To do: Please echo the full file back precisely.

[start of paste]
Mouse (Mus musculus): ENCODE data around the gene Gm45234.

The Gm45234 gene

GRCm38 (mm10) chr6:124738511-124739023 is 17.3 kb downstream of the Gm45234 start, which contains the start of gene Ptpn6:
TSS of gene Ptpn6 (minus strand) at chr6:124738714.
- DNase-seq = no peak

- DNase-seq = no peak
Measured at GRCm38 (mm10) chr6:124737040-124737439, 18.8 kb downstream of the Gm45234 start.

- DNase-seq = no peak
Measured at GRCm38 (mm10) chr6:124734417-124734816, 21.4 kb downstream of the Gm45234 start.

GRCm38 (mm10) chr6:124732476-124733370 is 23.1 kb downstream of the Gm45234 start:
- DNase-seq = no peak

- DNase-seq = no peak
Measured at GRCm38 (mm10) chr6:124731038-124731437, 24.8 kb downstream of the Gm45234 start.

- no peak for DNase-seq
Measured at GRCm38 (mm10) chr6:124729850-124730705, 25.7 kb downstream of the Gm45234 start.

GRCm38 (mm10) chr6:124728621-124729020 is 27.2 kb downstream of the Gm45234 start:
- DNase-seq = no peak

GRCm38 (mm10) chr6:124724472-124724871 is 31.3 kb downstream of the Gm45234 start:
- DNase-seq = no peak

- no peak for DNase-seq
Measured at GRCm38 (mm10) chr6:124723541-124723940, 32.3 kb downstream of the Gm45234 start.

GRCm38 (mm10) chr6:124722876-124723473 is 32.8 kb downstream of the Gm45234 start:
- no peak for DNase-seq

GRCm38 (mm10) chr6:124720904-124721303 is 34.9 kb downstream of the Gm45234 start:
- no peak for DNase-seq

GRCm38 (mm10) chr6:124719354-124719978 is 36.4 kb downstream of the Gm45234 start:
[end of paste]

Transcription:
Mouse (Mus musculus): ENCODE data around the gene Gm45234.

The Gm45234 gene

GRCm38 (mm10) chr6:124738511-124739023 is 17.3 kb downstream of the Gm45234 start, which contains the start of gene Ptpn6:
TSS of gene Ptpn6 (minus strand) at chr6:124738714.
- DNase-seq = no peak

- DNase-seq = no peak
Measured at GRCm38 (mm10) chr6:124737040-124737439, 18.8 kb downstream of the Gm45234 start.

- DNase-seq = no peak
Measured at GRCm38 (mm10) chr6:124734417-124734816, 21.4 kb downstream of the Gm45234 start.

GRCm38 (mm10) chr6:124732476-124733370 is 23.1 kb downstream of the Gm45234 start:
- DNase-seq = no peak

- DNase-seq = no peak
Measured at GRCm38 (mm10) chr6:124731038-124731437, 24.8 kb downstream of the Gm45234 start.

- no peak for DNase-seq
Measured at GRCm38 (mm10) chr6:124729850-124730705, 25.7 kb downstream of the Gm45234 start.

GRCm38 (mm10) chr6:124728621-124729020 is 27.2 kb downstream of the Gm45234 start:
- DNase-seq = no peak

GRCm38 (mm10) chr6:124724472-124724871 is 31.3 kb downstream of the Gm45234 start:
- DNase-seq = no peak

- no peak for DNase-seq
Measured at GRCm38 (mm10) chr6:124723541-124723940, 32.3 kb downstream of the Gm45234 start.

GRCm38 (mm10) chr6:124722876-124723473 is 32.8 kb downstream of the Gm45234 start:
- no peak for DNase-seq

GRCm38 (mm10) chr6:124720904-124721303 is 34.9 kb downstream of the Gm45234 start:
- no peak for DNase-seq

GRCm38 (mm10) chr6:124719354-124719978 is 36.4 kb downstream of the Gm45234 start: